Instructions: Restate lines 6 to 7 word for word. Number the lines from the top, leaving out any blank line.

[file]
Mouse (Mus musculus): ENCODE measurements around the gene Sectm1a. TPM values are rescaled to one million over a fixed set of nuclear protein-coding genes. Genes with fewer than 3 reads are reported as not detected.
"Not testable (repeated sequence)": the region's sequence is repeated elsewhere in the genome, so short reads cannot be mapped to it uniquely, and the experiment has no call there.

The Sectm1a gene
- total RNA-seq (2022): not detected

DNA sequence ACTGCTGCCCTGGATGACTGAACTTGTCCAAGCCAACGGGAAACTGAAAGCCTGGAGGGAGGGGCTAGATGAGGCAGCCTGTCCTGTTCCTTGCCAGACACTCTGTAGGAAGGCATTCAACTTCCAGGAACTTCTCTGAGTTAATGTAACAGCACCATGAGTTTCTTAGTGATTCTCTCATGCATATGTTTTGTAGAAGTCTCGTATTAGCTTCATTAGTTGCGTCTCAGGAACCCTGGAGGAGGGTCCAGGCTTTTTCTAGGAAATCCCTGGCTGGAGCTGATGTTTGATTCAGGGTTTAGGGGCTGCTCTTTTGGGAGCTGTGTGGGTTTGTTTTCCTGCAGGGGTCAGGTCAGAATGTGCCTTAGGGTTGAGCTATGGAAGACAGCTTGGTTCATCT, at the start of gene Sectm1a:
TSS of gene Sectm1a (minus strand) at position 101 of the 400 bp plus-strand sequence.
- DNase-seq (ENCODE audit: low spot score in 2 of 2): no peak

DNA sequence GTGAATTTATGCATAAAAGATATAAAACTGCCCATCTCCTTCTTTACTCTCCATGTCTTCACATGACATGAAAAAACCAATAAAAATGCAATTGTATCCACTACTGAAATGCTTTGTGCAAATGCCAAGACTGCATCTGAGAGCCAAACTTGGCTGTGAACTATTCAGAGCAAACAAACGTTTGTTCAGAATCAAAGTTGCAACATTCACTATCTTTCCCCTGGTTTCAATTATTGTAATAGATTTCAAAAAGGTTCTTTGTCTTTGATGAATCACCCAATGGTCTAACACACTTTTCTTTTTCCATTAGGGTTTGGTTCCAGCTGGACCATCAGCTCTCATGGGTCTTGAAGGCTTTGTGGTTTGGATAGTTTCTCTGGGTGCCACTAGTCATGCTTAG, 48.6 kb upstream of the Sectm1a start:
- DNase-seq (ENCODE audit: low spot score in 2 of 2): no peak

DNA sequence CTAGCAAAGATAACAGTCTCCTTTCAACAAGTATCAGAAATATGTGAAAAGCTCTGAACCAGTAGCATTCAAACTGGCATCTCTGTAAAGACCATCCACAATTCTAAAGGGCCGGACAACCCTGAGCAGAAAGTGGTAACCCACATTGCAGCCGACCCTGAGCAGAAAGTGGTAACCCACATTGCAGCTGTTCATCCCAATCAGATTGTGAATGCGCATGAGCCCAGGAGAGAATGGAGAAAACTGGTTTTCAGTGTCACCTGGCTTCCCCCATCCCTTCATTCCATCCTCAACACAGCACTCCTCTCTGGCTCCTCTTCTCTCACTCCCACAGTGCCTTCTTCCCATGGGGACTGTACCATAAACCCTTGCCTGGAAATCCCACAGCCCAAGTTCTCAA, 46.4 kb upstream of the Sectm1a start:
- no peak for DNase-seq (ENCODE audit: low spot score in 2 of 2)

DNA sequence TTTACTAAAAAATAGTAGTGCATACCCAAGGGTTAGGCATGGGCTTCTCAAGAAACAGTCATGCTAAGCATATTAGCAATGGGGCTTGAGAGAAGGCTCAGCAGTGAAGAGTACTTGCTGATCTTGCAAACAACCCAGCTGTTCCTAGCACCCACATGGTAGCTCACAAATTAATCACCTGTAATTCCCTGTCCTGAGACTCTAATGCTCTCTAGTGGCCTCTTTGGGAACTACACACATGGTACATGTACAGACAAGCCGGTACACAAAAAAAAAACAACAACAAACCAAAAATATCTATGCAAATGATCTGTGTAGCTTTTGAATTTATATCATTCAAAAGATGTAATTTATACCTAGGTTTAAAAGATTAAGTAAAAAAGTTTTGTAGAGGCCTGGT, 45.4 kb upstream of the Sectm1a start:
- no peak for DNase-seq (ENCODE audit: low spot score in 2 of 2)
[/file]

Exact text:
TSS of gene Sectm1a (minus strand) at position 101 of the 400 bp plus-strand sequence.
- DNase-seq (ENCODE audit: low spot score in 2 of 2): no peak